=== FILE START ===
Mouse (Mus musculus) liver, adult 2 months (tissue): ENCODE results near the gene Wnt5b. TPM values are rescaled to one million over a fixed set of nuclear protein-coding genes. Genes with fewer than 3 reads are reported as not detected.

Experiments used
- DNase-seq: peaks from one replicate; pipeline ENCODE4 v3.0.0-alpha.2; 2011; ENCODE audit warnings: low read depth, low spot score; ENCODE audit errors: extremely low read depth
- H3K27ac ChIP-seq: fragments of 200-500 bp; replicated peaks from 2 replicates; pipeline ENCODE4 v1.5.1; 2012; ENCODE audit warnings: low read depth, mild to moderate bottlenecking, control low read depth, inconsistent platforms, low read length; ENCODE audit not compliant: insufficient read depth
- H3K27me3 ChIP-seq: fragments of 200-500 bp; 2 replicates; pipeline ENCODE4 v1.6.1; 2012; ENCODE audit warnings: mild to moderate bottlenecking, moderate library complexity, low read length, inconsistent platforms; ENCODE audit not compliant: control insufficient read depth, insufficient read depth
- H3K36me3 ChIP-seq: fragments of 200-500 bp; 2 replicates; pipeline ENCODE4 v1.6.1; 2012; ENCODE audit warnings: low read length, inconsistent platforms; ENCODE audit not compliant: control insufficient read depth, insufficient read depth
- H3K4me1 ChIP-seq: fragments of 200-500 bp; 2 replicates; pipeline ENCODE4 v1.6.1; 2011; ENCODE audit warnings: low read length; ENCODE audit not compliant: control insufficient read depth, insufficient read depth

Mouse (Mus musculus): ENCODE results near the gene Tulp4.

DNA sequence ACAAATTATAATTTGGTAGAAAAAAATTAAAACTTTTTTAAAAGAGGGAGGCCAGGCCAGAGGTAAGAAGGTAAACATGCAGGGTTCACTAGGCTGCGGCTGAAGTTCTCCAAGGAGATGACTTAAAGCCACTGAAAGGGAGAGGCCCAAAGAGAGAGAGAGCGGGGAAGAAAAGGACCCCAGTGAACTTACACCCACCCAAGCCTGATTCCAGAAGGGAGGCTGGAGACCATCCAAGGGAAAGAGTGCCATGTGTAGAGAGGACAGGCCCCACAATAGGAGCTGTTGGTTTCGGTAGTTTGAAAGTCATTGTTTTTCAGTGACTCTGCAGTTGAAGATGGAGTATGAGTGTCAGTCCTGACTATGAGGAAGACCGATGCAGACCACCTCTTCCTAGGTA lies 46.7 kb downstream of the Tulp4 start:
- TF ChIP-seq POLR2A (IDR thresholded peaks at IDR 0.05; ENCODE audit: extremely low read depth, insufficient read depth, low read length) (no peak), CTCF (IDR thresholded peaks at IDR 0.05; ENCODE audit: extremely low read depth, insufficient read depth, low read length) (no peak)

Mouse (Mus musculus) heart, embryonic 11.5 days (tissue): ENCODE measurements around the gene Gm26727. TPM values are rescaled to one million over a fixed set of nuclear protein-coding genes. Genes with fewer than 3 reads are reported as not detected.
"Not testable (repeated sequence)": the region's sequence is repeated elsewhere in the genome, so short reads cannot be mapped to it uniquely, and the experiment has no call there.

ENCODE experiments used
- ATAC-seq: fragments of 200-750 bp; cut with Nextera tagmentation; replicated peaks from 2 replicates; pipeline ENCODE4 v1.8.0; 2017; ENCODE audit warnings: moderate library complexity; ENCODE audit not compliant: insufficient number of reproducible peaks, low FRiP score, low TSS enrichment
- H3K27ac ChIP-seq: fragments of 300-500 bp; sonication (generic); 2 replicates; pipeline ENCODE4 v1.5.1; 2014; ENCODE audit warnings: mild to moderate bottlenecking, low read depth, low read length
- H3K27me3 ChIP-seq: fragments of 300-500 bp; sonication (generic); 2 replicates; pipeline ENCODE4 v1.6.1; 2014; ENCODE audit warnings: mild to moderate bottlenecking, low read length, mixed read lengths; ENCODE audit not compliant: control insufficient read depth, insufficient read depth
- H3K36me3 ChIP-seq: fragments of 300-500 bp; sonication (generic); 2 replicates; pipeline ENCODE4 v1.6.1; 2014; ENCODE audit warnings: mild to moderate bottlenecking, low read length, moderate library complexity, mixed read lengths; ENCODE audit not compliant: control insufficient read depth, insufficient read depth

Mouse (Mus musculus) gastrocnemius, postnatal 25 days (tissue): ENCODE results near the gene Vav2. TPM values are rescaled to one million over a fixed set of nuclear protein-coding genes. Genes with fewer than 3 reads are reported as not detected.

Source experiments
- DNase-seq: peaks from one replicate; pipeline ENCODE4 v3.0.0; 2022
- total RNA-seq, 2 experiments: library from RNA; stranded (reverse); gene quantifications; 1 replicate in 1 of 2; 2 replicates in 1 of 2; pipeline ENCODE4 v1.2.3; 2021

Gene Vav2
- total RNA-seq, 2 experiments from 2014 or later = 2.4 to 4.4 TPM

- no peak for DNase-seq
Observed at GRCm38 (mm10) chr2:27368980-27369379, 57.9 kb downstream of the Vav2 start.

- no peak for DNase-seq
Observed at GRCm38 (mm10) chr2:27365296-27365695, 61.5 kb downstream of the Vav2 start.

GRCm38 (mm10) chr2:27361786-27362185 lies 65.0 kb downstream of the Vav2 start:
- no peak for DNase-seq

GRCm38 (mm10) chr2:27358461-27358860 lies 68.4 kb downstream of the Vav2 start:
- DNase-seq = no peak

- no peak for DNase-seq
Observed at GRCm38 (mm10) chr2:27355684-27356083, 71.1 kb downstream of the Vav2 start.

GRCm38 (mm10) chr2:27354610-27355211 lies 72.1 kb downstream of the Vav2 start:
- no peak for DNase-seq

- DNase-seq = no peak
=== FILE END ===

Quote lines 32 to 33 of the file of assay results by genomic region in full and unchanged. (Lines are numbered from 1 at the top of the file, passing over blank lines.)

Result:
- no peak for DNase-seq
Observed at GRCm38 (mm10) chr2:27355684-27356083, 71.1 kb downstream of the Vav2 start.